Banking on the BRICS

Since it was recognized by a Goldman Sachs strategist in 2001, BRICS — the group of Brazil, Russia, China and India, joined by South Africa in 2010 — has loomed large as a challenge to the global order established after World War II.

The collective heft of those economies was supposed to recalibrate international decision making, forcing a reorientation of global institutions.

While the reality of the BRICS has proven considerably less formidable than the idea, the leaders of those five nations remain committed to a fundamental change in the way the world works. They moved forward with that ambition last week with the decision to launch the New Development Bank (NDB), a financial institution that will rival the World Bank and the International Monetary Fund in the provision of financing for developing economies.

As ever, there is less to this development than meets the eye. Nevertheless, it is clear that institutional reform is a necessity: The world has changed greatly since its governing bodies were established in the aftermath of WWII. Those institutions have not kept pace. After two years of negotiations, it was agreed that the NDB would have initial authorized capital of $100 billion and initial subscribed capital of $50 billion, apportioned evenly among all founding members.

There is something for each BRICS member in the new organization. It will be headquartered in Shanghai; the first chair of the Board of Governors will be from Russia; the first chair of the Board of Directors from Brazil; and the first president will be from India.

Ensuring that South Africa is not left out, an African regional center of the NDB will be established in South Africa concurrently with the headquarters. The bank will focus on loans for infrastructure and development projects.

The division of the spoils helped minimize rumors of division among the principals. It also reinforced the message of equality that guides its founders: All members of the NDB would have equal voting rights — a stark contrast to the World Bank and the IMF, which are dominated by the West, a perennial source of complaint by emerging economies.

The bank is scheduled to make its first loan in 2016. The $100 billion reserve fund, called a “Contingency Reserve Arrangement,” could be in place next year. It will be available to members that face a foreign exchange crisis. The rules of operation, apart from the equal recognition of all members, remain to be established.

The NDB is intended to provide developing countries with an alternative to the “financial imperialism” of the World Bank and the IMF. Those institutions provide aid when economic crises hit but under rigorous terms.

Developing countries complain that they have little say in the conditions under which assistance is made available and the “one-size-fits-all” programs, which invariably focus on austerity, can cause as much damage as they help. While the BRICS seek greater democratization of international lending, the NDB is designed to “complement existing international arrangements,” a purpose that suggests it will not undermine the authority of the older institutions.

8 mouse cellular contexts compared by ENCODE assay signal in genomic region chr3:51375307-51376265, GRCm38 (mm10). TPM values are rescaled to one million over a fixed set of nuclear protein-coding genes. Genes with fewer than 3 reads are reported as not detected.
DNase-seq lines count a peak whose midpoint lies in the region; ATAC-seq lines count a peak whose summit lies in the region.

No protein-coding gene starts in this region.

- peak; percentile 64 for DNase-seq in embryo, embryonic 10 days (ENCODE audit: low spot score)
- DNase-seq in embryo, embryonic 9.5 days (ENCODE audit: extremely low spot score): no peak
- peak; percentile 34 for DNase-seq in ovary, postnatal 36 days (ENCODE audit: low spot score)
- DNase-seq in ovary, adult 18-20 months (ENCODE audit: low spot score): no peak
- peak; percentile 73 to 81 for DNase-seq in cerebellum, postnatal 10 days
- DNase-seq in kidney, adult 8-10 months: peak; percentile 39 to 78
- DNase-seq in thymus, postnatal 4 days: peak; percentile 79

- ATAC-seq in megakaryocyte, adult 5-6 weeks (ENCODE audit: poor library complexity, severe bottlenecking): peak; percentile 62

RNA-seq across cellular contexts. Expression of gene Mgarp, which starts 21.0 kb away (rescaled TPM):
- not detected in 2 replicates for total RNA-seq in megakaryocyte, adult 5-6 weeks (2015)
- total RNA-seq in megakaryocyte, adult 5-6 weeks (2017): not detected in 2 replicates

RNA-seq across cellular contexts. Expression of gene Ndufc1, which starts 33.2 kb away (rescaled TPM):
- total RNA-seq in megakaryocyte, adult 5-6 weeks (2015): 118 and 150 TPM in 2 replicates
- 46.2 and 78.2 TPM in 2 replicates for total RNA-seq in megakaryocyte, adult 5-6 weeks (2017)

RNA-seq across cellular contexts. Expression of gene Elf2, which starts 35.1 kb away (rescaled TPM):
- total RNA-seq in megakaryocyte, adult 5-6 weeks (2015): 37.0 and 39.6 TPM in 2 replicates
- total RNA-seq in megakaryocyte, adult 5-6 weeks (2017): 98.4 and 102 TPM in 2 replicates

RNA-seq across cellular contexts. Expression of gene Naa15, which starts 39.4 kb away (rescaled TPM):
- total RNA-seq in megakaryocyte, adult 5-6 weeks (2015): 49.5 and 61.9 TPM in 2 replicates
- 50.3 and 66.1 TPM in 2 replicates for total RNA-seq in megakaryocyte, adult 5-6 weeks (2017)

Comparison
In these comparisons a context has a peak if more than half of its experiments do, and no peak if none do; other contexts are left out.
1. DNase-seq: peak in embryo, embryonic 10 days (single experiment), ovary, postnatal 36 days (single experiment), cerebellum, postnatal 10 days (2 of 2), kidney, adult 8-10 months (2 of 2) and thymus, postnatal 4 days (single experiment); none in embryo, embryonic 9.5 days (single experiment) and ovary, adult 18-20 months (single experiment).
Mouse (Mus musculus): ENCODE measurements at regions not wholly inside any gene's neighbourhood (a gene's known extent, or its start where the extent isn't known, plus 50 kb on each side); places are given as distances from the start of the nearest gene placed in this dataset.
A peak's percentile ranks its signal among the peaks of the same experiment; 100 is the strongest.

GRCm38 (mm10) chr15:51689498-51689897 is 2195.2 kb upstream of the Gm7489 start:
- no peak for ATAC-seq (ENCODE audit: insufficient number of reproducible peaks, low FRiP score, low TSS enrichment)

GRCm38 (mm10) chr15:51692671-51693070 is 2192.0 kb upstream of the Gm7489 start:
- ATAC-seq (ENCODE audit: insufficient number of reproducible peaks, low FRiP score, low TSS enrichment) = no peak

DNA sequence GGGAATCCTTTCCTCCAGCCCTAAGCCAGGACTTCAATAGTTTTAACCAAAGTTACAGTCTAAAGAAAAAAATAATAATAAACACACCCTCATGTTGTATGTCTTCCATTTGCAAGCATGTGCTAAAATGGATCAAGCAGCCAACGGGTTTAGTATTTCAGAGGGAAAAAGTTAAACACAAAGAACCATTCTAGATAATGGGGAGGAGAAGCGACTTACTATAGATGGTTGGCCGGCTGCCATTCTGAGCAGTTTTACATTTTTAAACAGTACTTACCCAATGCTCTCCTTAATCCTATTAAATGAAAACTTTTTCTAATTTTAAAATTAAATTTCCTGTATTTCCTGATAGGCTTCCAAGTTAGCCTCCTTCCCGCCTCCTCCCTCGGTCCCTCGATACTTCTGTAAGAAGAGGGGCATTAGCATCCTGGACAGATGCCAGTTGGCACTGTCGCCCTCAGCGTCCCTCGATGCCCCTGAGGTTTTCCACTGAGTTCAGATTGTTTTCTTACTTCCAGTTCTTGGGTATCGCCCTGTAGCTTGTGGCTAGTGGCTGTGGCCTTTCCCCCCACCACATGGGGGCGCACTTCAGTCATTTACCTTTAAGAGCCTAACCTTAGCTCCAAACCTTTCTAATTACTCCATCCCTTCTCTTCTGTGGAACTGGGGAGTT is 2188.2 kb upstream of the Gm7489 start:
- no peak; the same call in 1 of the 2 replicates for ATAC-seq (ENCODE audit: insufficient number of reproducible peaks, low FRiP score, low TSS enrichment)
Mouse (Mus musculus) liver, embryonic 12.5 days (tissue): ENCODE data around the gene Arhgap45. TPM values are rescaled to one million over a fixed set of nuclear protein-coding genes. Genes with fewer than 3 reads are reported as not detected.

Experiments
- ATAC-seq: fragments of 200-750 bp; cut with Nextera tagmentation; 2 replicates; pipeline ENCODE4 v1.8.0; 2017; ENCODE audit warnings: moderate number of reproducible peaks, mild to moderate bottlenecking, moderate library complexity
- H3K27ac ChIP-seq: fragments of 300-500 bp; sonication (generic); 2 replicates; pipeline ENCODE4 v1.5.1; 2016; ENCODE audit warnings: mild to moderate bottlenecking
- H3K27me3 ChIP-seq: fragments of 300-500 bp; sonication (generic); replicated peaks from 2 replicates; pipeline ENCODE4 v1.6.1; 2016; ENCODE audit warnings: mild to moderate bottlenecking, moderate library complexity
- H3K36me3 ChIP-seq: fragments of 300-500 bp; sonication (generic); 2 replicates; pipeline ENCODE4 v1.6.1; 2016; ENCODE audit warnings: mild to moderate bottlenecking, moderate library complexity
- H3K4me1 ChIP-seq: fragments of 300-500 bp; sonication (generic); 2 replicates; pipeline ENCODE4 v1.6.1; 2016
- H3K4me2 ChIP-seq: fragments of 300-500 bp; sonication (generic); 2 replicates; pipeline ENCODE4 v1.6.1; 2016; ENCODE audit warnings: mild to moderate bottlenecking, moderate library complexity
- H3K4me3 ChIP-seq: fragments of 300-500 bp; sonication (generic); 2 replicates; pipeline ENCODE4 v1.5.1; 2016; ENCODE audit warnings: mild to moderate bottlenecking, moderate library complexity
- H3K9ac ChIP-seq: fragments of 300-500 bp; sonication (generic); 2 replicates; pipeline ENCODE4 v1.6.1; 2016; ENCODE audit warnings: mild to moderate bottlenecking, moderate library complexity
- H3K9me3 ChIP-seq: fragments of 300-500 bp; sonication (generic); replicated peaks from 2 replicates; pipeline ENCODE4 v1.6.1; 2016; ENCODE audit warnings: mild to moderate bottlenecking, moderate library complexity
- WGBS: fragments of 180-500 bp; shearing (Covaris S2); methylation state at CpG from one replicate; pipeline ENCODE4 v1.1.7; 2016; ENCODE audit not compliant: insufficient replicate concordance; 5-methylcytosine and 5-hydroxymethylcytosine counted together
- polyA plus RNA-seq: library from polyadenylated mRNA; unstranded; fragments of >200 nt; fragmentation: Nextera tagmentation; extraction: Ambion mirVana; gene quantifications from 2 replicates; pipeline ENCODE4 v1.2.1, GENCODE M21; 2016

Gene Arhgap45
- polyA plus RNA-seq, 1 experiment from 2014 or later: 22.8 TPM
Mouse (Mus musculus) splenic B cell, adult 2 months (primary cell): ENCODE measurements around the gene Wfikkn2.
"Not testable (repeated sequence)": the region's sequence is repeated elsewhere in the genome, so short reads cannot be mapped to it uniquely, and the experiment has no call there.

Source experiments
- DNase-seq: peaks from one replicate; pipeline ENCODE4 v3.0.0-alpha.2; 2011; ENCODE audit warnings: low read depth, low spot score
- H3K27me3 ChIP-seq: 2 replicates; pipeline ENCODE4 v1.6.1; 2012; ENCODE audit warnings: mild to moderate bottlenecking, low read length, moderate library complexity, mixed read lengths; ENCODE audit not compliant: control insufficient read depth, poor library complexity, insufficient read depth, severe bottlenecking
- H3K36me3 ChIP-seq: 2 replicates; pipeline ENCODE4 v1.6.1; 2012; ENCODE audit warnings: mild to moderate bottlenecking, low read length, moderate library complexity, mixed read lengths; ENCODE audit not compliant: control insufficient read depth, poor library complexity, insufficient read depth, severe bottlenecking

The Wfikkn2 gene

In truth, the NDB, like the BRICS concept itself, is more symbol than substance. With $50 billion in capital, the NDB will be able to lend about $3.4 billion annually in a decade. The World Bank, in contrast, lends more than $60 billion each year. China provides more aid by itself.

Ironically Beijing’s heft is one of the reasons that few people take the BRICS seriously. While the BRICS’ annual output totals nearly $16 trillion — more than the eurozone — and they represent 43 percent of the world’s population, their individual fortunes have varied greatly since the concept was first articulated. China’s growth continues, with its share of the world economy expanding from 11 percent in 2008 to an estimated 18 percent by 2018.

India is still growing, although more slowly, with its share of the global economy rising from 4.8 percent to a forecast 6.3 percent by 2018. Brazil, Russia and South Africa are encountering powerful headwinds, and their share of global output remains flat. They remain united, however, in their desire to claim more control of international decision making. Russian President Vladimir Putin has explained that “It is time to raise the BRICS’ role to a new level and to make our group an unalienable part of the global order.”

Putin shed yet more light on his thinking when he called for the BRICS to coordinate their foreign policies to avoid the “harassment” of countries that diverge from the thinking of the United States and its allies.

While that is a powerful motivator, it is not enough. Beijing’s dynamism — and wealth — gives it considerably more influence in international councils, but China is reluctant to share that leverage in the name of abstract notions of brotherhood. China has distinct goals for its foreign and economic policy, and facilitating the rise of Russia, one of its periodic competitors, at Beijing’s expense, is not one of them.

Even when the NDB opens its doors for business, few will be banking on the BRICS.